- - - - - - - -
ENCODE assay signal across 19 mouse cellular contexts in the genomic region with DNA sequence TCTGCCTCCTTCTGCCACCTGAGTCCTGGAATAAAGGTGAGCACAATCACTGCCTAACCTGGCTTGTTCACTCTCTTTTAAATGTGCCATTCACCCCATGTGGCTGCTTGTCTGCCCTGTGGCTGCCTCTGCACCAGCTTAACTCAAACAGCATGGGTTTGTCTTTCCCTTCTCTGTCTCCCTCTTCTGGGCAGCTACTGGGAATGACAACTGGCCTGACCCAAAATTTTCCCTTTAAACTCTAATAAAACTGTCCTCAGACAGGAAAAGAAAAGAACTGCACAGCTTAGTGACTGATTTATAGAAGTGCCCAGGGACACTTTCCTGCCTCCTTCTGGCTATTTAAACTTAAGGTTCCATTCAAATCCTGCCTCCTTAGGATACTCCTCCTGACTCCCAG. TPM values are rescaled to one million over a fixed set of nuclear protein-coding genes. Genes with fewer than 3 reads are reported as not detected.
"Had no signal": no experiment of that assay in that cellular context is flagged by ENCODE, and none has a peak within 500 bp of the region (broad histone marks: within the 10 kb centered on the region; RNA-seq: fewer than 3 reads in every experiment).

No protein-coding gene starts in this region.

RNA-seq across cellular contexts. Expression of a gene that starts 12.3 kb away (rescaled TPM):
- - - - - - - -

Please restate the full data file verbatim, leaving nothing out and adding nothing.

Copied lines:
ENCODE assay signal across 19 mouse cellular contexts in the genomic region with DNA sequence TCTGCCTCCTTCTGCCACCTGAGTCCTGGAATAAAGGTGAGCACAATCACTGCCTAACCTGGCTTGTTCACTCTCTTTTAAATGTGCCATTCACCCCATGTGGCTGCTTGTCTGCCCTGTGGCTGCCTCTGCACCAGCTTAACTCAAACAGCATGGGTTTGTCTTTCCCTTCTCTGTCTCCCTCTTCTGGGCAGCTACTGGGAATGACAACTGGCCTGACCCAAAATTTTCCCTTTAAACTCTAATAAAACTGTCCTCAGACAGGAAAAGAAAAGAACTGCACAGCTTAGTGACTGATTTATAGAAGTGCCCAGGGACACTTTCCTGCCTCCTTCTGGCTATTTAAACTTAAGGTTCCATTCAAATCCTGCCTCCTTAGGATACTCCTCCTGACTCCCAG. TPM values are rescaled to one million over a fixed set of nuclear protein-coding genes. Genes with fewer than 3 reads are reported as not detected.
"Had no signal": no experiment of that assay in that cellular context is flagged by ENCODE, and none has a peak within 500 bp of the region (broad histone marks: within the 10 kb centered on the region; RNA-seq: fewer than 3 reads in every experiment).

No protein-coding gene starts in this region.

RNA-seq across cellular contexts. Expression of a gene that starts 12.3 kb away (rescaled TPM):